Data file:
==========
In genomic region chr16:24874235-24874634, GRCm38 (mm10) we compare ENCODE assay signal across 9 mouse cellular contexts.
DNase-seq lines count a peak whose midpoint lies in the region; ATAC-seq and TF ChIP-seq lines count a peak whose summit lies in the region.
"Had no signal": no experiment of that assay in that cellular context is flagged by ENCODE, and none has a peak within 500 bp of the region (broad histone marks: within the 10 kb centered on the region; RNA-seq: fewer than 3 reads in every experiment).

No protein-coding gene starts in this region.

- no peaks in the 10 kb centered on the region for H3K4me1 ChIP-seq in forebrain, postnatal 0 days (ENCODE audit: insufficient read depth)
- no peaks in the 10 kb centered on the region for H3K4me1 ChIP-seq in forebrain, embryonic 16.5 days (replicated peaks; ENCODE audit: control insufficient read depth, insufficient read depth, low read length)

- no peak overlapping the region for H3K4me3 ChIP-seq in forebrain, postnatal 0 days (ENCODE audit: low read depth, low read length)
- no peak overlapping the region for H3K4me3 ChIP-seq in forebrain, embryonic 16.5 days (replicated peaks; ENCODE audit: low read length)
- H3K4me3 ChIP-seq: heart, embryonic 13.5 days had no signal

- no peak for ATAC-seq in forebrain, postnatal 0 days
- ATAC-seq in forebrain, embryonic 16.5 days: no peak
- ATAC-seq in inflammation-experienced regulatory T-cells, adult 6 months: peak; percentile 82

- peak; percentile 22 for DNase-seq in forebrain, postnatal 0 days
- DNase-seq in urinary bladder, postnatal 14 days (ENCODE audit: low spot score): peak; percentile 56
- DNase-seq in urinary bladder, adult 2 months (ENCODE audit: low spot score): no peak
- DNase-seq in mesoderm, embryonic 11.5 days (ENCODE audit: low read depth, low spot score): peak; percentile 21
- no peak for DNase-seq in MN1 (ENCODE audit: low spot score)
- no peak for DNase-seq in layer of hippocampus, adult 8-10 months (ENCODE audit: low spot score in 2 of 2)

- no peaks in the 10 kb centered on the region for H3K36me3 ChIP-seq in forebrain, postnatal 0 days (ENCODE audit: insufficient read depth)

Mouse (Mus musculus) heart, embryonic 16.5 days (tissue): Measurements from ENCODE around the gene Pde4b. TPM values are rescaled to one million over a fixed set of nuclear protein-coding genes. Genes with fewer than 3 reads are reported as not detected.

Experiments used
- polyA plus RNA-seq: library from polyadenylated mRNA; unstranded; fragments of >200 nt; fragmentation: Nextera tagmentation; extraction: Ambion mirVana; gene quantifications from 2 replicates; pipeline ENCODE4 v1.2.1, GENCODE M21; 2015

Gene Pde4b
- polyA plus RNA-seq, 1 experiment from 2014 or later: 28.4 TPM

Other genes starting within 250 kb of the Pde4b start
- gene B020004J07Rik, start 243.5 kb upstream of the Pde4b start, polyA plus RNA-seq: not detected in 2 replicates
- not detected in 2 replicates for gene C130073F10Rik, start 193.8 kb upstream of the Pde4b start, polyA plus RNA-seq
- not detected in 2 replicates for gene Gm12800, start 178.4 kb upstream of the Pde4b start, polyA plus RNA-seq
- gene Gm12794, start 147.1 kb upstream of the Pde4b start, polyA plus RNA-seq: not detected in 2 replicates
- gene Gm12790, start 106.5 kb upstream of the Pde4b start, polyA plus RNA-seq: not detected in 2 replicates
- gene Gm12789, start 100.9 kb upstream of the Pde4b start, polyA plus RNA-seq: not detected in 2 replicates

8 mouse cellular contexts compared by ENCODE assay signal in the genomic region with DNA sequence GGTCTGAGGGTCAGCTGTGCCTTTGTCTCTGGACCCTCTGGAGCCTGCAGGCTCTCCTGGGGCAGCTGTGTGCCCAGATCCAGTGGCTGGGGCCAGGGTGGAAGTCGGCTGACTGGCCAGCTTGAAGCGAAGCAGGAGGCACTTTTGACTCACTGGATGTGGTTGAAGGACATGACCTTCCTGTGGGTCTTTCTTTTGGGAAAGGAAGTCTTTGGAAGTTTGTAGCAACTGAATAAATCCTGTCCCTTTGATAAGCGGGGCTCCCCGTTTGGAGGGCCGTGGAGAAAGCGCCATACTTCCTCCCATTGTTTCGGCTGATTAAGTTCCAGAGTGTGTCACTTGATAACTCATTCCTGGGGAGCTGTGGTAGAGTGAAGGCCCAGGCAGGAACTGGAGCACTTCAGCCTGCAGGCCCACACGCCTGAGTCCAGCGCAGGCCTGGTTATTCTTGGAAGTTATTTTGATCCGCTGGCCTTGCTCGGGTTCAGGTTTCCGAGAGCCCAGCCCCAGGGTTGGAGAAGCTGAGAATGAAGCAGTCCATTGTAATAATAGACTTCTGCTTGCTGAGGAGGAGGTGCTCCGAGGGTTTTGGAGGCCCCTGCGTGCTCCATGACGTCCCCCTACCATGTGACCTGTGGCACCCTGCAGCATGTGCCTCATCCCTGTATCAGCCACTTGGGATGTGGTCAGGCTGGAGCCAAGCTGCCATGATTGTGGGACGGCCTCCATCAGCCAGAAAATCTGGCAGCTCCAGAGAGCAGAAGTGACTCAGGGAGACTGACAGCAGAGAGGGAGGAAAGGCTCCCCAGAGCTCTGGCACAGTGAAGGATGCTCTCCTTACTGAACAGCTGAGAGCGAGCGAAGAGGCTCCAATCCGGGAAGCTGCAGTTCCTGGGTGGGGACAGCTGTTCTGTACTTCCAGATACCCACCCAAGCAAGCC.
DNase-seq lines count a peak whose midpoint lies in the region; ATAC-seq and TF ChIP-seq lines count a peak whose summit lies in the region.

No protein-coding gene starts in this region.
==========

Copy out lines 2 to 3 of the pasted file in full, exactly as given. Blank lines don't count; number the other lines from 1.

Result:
DNase-seq lines count a peak whose midpoint lies in the region; ATAC-seq and TF ChIP-seq lines count a peak whose summit lies in the region.
"Had no signal": no experiment of that assay in that cellular context is flagged by ENCODE, and none has a peak within 500 bp of the region (broad histone marks: within the 10 kb centered on the region; RNA-seq: fewer than 3 reads in every experiment).